Adour

The restaurant gets its name for the river in the southwest of France near where chef Alain Ducasse was born and first discovered his love of food.

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One of the best-presented appetizers is the Maine lobster salad, served with rainbow beets and caviar cream, the beets complementing autumn’s purples and maroons.

Other tasty options include the day boat large scallops with Adour’s signature clam chowder, and a special appetizer of endive salad.

Braised-beef Wagyu short ribs are a must-try at Adour. Served with a contrast of carrots, they melt in your mouth. If you’re looking for a more traditional route, the 8-ounce filet mignon with Adour’s peppercorn sauce is a steak lover’s dream.

Also worth a try is the boneless ribeye. Order the steak medium or rarer for one of the most-savory pieces of meat you’ll try in the area.

Side dishes (if you’re even still hungry at this point) include potato puree, Adour macaroni and cheese, creamed spinach and panisses.

For dessert, ask for the Adour chocolate bar — and be ready for the most decadent bar of chocolate mousse you’ll taste. Served with a swirled slice of heavenly dark chocolate and a small cup of almond ice cream, the Adour chocolate bar will end your meal with a smile.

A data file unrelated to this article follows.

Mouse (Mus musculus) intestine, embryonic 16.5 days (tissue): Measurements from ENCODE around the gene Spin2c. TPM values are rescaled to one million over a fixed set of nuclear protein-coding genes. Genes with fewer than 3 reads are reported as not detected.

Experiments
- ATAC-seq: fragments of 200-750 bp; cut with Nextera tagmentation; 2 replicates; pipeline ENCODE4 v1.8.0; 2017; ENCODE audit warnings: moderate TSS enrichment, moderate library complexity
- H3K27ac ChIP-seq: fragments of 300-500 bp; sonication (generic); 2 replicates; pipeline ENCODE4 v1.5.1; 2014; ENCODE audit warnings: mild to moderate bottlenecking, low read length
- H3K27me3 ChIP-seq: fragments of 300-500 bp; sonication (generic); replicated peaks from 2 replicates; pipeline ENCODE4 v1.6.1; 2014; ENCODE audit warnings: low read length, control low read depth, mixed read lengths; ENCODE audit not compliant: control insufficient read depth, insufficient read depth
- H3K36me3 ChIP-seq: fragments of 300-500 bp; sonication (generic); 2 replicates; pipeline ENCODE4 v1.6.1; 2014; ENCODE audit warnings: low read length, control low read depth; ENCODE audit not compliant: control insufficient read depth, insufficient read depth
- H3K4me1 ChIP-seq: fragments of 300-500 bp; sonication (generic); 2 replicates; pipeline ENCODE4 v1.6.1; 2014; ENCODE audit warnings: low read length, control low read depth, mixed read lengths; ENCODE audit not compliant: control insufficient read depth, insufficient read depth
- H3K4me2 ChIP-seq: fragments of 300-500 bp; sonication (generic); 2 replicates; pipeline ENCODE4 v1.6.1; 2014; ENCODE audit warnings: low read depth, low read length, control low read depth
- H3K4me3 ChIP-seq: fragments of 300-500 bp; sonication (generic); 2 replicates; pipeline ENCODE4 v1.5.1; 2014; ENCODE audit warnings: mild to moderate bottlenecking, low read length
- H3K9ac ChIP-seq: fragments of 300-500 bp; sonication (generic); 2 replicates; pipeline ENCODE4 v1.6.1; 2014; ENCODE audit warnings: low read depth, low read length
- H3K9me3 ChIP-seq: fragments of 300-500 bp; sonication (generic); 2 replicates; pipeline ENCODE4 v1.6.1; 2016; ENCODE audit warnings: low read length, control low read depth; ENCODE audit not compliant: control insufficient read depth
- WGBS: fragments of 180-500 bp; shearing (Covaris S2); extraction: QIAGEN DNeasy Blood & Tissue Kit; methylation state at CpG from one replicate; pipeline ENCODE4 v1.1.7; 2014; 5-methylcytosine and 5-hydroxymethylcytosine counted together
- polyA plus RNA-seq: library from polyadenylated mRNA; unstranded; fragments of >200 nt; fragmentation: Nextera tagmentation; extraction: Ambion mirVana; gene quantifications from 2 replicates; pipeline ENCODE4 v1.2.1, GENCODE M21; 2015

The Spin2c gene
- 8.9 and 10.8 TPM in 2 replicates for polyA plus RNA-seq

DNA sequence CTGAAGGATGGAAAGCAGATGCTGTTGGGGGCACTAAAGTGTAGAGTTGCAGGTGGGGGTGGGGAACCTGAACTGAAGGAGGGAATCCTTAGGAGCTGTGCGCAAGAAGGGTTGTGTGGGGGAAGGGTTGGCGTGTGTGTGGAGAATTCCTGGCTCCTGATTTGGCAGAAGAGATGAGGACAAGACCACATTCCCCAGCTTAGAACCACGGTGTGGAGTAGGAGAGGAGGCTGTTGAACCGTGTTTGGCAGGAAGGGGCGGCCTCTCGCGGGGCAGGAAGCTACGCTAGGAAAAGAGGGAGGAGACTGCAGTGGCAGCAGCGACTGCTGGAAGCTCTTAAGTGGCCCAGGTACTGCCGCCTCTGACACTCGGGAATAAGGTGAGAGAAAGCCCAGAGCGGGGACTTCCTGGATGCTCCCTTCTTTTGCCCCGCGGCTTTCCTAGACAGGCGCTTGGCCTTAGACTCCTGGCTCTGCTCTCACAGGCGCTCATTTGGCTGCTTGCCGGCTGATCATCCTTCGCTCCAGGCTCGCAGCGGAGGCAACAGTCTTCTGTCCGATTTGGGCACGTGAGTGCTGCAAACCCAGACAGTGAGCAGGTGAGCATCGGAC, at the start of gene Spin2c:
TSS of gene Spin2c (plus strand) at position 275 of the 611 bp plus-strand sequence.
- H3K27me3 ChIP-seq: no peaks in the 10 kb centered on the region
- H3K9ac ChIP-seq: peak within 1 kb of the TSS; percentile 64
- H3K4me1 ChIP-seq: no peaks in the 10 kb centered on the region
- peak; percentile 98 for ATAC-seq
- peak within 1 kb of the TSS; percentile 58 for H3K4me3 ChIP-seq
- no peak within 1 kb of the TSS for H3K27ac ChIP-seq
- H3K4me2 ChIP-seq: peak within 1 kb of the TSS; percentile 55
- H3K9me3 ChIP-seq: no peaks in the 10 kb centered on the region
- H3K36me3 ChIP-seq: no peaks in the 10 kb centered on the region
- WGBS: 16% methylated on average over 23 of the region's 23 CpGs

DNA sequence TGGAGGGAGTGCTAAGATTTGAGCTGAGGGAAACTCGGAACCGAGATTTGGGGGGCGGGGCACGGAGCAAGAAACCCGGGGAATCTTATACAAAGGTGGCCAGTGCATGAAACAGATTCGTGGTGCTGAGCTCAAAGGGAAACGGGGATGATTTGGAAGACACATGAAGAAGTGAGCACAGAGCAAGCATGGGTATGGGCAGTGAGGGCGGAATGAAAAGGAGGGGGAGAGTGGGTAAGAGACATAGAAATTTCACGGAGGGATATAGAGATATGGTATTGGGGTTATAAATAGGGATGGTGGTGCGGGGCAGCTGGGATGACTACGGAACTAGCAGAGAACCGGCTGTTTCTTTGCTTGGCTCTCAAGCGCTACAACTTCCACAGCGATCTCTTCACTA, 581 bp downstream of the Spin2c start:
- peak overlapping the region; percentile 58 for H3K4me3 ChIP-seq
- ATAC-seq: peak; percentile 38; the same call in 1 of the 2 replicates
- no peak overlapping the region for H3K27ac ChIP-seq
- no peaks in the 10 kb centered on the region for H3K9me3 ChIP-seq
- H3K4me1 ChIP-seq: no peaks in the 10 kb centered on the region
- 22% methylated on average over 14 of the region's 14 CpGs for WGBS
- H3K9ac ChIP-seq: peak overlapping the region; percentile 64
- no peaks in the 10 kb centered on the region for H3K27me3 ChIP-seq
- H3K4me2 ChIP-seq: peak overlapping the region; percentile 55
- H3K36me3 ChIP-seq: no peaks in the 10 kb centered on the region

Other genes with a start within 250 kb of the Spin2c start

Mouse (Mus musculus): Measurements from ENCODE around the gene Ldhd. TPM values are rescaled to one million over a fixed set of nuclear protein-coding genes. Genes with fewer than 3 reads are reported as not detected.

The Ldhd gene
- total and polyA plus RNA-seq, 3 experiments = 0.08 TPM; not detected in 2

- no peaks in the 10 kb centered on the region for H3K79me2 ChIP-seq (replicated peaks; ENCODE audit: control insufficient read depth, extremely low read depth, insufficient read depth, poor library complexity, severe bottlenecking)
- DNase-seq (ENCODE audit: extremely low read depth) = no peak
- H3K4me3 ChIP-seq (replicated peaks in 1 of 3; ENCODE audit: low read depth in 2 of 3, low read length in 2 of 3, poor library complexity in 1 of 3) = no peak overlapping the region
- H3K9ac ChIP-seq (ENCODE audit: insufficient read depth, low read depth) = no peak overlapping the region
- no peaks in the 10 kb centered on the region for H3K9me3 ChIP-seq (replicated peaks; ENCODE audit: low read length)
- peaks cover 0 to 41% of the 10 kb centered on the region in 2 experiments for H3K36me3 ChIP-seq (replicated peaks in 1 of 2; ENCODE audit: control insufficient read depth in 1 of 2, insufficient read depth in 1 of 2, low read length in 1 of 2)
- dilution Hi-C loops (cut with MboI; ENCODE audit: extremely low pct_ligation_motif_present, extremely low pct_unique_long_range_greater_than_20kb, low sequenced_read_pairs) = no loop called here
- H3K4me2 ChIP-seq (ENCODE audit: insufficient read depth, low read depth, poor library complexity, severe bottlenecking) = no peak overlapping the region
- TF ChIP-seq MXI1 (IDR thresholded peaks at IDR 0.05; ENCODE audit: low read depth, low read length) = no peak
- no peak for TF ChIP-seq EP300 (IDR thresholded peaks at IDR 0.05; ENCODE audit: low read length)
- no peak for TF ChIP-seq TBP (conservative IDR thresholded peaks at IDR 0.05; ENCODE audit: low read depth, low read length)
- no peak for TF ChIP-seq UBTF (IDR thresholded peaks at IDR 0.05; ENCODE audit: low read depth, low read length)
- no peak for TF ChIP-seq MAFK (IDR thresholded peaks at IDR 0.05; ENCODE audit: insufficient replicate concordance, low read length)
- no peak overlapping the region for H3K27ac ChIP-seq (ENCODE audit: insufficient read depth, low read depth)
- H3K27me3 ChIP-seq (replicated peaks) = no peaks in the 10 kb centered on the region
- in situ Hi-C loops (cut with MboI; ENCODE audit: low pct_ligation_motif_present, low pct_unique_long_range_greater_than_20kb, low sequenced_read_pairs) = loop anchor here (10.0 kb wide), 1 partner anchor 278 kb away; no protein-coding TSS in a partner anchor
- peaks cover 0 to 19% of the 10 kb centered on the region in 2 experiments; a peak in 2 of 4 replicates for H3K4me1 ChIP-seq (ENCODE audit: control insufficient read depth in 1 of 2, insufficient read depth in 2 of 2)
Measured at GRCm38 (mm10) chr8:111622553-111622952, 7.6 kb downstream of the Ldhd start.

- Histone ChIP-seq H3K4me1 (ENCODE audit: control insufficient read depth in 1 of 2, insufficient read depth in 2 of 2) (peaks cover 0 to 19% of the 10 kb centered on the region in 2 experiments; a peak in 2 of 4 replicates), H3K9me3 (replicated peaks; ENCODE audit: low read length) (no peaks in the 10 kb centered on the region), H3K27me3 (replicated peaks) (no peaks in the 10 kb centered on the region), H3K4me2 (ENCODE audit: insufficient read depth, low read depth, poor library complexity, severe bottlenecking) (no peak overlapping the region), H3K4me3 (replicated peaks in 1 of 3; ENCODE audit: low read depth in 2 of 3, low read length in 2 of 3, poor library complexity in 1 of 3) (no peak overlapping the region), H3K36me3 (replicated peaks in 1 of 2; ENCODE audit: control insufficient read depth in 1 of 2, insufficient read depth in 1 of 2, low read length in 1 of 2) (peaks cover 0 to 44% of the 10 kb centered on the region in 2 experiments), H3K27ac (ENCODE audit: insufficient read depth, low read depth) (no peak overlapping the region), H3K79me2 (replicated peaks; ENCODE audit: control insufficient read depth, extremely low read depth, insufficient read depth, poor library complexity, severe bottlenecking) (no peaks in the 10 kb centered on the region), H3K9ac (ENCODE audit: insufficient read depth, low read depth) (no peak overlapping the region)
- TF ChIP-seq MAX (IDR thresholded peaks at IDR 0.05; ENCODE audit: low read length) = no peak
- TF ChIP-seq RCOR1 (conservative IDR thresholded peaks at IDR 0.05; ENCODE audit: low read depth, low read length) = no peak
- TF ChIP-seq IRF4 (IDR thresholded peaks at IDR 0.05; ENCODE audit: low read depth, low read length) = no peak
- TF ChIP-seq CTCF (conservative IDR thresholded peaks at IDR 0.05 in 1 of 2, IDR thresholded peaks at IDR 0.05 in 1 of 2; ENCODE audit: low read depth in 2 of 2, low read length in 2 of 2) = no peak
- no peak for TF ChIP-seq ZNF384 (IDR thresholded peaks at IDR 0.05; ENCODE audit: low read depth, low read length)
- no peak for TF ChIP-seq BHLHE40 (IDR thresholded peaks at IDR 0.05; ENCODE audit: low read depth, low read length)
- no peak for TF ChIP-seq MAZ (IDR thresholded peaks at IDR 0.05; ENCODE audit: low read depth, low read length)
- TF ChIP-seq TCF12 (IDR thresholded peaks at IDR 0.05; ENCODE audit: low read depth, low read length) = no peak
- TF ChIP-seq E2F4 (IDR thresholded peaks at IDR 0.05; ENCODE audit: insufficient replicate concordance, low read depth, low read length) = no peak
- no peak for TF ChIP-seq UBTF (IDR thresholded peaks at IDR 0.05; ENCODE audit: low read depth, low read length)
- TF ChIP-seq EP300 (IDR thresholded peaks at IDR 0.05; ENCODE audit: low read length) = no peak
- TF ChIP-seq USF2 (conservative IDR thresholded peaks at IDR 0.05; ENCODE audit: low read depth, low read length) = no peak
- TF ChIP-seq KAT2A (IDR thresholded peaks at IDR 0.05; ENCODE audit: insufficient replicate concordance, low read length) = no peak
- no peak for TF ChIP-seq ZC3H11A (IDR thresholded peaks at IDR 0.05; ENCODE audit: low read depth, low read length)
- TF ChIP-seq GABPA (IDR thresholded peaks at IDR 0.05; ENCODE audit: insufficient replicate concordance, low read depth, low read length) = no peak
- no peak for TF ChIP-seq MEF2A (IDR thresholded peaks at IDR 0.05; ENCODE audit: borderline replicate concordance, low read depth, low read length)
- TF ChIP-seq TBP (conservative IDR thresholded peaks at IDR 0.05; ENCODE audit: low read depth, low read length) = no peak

If you’re not that much of a chocolate lover, try the honey-roasted fig French toast with black currant, jus and fromage blanc sorbet. It satisfies your sweet craving after a salty entrée.

Wine director Brent Kroll is young but definitely well-versed in all things red, white, pinot noir and cabernet. Ask for his advice on the perfect bottle to go with your meal.

Adour is tucked away in an intimate corner of the St. Regis Hotel, off 16th and K streets. The lobby is quite cozy, and if you’re waiting for a seat at Adour, it’s worth sticking around for Kroll’s 6 p.m. “champagne sabering,” which involves cutting a bottle with a sword.

For more information on Adour, visit www.adour-washingtondc.com.